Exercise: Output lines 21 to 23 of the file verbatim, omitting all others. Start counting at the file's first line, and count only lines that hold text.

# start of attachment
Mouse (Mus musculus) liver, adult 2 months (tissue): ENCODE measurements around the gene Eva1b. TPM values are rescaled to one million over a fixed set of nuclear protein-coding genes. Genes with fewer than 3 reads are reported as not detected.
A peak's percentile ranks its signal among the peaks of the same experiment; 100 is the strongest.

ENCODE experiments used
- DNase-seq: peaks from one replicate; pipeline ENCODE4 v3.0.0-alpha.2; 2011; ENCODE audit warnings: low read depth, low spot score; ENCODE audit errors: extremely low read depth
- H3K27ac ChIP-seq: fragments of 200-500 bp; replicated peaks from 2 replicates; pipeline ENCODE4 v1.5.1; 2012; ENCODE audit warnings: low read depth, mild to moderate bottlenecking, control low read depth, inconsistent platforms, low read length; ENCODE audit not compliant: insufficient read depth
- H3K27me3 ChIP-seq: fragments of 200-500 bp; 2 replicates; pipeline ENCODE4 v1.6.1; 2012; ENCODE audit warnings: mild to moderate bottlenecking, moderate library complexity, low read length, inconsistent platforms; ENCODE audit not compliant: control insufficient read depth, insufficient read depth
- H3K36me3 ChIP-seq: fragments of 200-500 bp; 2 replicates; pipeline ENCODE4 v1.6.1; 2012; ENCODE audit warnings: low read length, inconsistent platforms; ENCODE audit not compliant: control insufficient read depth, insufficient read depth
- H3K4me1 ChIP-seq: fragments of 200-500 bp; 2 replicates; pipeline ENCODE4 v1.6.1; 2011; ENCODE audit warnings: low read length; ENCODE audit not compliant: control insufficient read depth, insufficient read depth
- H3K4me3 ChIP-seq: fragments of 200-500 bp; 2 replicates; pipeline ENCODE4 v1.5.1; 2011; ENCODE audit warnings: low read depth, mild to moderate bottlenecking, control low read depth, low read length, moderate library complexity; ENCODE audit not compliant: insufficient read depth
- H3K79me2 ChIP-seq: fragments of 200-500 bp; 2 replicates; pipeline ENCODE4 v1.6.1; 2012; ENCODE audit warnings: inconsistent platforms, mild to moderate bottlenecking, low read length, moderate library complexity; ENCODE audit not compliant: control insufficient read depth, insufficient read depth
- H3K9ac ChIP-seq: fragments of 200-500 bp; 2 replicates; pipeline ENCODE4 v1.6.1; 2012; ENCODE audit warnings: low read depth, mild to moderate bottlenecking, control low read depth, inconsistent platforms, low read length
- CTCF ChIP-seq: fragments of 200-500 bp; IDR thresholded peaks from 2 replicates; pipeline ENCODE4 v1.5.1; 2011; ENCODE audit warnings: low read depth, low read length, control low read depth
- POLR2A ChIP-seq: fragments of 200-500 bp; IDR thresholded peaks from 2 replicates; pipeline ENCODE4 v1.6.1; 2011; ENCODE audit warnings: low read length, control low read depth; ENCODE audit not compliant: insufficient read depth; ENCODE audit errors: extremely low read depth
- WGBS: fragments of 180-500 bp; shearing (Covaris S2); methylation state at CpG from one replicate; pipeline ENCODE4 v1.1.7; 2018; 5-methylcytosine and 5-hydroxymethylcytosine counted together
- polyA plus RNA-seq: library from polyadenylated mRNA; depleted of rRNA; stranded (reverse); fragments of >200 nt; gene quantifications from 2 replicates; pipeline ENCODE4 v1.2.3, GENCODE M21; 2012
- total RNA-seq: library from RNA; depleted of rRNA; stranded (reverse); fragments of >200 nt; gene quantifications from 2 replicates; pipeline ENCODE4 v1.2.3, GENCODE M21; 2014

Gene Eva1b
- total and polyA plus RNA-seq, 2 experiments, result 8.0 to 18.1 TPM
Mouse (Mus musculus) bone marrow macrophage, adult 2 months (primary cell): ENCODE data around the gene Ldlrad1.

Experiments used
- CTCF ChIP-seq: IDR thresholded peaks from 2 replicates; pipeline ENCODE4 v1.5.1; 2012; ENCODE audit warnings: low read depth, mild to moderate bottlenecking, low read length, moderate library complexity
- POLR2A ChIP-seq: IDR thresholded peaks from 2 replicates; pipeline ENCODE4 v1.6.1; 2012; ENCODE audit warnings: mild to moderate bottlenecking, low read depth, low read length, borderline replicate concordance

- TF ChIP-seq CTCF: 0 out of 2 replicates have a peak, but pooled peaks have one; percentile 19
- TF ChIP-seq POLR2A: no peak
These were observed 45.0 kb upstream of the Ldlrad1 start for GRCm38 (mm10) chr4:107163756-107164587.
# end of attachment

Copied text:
- CTCF ChIP-seq: IDR thresholded peaks from 2 replicates; pipeline ENCODE4 v1.5.1; 2012; ENCODE audit warnings: low read depth, mild to moderate bottlenecking, low read length, moderate library complexity
- POLR2A ChIP-seq: IDR thresholded peaks from 2 replicates; pipeline ENCODE4 v1.6.1; 2012; ENCODE audit warnings: mild to moderate bottlenecking, low read depth, low read length, borderline replicate concordance

- TF ChIP-seq CTCF: 0 out of 2 replicates have a peak, but pooled peaks have one; percentile 19